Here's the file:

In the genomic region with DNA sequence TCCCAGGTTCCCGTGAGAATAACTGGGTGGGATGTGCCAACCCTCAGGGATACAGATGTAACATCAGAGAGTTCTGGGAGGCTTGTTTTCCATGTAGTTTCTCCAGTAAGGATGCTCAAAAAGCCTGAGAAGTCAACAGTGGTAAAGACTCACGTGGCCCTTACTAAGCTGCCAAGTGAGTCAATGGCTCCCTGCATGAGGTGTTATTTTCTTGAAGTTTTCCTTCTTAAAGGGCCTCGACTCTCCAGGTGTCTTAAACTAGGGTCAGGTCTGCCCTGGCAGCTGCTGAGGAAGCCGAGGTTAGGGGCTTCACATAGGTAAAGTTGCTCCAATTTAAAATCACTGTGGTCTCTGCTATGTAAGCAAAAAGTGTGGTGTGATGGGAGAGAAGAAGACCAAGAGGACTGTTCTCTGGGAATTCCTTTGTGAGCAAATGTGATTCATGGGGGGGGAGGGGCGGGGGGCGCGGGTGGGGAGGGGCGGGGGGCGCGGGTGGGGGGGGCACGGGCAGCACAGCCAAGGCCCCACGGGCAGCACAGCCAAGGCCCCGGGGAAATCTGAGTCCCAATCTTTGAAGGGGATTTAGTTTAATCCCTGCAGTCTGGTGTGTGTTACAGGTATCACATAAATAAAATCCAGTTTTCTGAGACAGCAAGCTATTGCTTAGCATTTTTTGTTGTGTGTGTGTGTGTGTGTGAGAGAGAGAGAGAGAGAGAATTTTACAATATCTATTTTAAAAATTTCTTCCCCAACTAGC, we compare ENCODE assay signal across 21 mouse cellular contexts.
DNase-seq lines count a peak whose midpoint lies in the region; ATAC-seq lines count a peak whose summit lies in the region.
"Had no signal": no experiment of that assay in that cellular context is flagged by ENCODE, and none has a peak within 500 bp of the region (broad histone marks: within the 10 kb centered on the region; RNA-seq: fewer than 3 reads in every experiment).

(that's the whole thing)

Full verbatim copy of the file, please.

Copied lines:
In the genomic region with DNA sequence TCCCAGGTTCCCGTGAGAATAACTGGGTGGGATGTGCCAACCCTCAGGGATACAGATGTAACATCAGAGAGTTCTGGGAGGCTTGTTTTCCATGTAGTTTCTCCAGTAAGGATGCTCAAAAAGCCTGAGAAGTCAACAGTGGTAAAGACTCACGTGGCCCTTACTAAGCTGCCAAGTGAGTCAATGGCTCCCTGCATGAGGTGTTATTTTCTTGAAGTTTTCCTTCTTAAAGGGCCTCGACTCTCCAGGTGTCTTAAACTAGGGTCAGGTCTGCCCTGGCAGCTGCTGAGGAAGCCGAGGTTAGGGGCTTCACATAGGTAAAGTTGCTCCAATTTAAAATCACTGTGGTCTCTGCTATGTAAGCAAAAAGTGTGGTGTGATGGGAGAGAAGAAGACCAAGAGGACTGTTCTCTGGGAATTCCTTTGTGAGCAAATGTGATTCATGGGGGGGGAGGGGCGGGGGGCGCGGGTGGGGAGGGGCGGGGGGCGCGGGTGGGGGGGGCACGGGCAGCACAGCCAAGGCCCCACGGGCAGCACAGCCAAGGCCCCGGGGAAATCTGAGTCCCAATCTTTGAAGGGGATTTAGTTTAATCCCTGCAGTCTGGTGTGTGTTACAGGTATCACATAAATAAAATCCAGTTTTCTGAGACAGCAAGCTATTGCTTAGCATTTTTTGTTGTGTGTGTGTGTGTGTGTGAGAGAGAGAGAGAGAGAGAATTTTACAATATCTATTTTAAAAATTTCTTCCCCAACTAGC, we compare ENCODE assay signal across 21 mouse cellular contexts.
DNase-seq lines count a peak whose midpoint lies in the region; ATAC-seq lines count a peak whose summit lies in the region.
"Had no signal": no experiment of that assay in that cellular context is flagged by ENCODE, and none has a peak within 500 bp of the region (broad histone marks: within the 10 kb centered on the region; RNA-seq: fewer than 3 reads in every experiment).